The legal battle over whether accused Elizabeth Smart kidnappers Brian David Mitchell and his estranged wife, Wanda Barzee, should be forcibly medicated to restore their competencies so they can each stand trial continues in 3rd District Court.
Late last week, the Salt Lake District Attorney's Office filed a supplemental memorandum in support of its petition to have Mitchell involuntarily medicated.
The state argues that Mitchell's right to due process was already fulfilled with the Sell hearing in September. Prosecutors further argue in their recently filed court documents that posing a danger to one's self or others is not a requirement for involuntary medication under the Utah Constitution.
Mitchell and Barzee are charged with kidnapping and sexually assaulting Elizabeth Smart in June 2002. The trio was found nine months later walking along State Street in Sandy.
In September, 3rd District Judge Judith Atherton held a Sell hearing to determine if Mitchell was eligible to be forcibly medicated. A Sell hearing is named after the U.S. Supreme Court case that set the standard for involuntary medication.
Attorneys for both the prosecution and defense filed memorandums to support their cases in November. Now that supplemental memorandums have been submitted, Atherton will take them under advisement and issue a written decision at a later date.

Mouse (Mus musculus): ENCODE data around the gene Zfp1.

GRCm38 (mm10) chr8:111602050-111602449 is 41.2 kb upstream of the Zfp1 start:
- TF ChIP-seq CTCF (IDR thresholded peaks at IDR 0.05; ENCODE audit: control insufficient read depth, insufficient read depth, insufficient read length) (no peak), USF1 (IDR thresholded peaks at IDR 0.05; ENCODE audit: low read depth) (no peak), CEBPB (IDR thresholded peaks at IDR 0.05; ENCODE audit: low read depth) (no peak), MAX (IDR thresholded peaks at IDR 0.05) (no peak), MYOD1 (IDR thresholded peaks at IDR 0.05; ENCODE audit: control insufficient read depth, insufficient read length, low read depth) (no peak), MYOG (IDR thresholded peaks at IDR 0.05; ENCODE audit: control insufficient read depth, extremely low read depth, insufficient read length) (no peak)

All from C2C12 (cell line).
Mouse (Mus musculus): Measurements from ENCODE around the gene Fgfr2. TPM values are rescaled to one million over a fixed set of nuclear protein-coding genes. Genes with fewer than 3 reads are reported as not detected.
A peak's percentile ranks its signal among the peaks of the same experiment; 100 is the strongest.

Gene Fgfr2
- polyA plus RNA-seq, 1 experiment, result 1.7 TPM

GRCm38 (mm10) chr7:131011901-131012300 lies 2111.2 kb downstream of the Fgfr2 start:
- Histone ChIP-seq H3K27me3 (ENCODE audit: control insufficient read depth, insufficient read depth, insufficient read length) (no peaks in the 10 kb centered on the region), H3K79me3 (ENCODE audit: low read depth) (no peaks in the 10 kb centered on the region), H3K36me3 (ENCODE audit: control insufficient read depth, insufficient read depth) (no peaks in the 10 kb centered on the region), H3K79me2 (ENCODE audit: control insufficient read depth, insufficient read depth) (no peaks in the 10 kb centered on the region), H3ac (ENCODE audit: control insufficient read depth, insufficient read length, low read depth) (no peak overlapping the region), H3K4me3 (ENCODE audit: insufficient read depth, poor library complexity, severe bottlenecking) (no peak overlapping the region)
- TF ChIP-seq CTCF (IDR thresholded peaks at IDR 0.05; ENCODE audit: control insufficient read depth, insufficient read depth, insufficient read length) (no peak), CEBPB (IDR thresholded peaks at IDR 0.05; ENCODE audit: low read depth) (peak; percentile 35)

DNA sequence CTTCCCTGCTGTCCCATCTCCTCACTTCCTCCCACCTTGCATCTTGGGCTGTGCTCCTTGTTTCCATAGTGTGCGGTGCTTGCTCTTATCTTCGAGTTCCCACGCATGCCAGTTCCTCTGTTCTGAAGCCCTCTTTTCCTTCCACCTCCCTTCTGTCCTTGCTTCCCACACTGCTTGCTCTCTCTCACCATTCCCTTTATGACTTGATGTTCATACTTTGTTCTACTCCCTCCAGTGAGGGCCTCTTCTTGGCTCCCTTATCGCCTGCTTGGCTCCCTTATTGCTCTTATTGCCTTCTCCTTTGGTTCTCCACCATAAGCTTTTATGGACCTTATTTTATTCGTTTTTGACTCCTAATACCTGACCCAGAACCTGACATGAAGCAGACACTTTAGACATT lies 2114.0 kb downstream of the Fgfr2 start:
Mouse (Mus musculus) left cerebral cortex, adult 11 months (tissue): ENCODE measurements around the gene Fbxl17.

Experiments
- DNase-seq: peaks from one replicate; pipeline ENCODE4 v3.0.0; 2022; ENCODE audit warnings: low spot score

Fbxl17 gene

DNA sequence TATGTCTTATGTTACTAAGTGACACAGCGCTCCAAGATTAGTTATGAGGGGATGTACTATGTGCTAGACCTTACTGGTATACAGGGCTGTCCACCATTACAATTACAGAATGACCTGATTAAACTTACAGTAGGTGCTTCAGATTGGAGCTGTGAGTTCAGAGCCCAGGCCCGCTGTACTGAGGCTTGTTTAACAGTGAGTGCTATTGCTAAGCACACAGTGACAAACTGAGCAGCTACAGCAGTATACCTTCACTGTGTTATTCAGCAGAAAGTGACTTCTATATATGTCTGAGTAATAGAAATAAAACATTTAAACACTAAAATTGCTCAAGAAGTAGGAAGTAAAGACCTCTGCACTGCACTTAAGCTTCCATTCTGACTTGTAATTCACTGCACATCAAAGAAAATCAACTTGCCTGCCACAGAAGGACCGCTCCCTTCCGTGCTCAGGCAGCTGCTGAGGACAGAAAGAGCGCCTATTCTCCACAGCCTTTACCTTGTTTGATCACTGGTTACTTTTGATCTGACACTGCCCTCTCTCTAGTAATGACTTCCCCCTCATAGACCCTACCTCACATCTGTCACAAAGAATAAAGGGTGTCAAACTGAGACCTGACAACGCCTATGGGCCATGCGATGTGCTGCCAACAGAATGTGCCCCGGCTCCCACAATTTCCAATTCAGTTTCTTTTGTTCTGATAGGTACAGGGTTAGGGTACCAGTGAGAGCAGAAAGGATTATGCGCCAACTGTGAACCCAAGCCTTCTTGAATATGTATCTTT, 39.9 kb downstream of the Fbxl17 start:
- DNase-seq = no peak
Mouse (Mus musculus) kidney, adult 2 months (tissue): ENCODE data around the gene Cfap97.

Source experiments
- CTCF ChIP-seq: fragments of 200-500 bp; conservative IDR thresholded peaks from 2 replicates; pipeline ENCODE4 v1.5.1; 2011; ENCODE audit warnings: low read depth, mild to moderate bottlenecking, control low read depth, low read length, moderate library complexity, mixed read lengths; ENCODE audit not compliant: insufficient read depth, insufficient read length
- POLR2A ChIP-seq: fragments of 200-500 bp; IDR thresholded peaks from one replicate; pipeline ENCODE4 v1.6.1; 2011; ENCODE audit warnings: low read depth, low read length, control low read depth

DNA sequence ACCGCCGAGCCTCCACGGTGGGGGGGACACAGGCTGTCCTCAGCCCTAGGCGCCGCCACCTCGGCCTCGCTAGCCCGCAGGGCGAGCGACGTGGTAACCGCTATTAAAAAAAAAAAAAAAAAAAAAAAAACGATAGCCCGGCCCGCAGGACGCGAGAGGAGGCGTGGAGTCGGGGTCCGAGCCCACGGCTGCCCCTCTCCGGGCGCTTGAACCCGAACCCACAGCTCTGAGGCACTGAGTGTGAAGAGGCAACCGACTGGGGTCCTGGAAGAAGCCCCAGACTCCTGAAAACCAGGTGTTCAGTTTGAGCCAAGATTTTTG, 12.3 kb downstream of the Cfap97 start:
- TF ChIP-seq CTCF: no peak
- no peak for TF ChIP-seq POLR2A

Meanwhile, doctors at the Utah State Hospital have received a court order to begin administering anti-psychotic medication to Barzee. But the Division of Child and Family Services says doctors are holding off until Atherton rules on a motion by the defense to stay the forced medication order.
In 2006, a Sell hearing was held for Barzee. Atherton ruled in that case that Barzee was eligible for involuntary medication. The case was appealed to the Utah Supreme Court, which supported Atherton's decision on a 3-2 ruling.
Last week, the Utah State Hospital received the official court order allowing the involuntary medication process to begin. But Barzee's attorney's filed an appeal to stay the order, saying they were in the process of requesting the U.S. Supreme Court hear their client's case.
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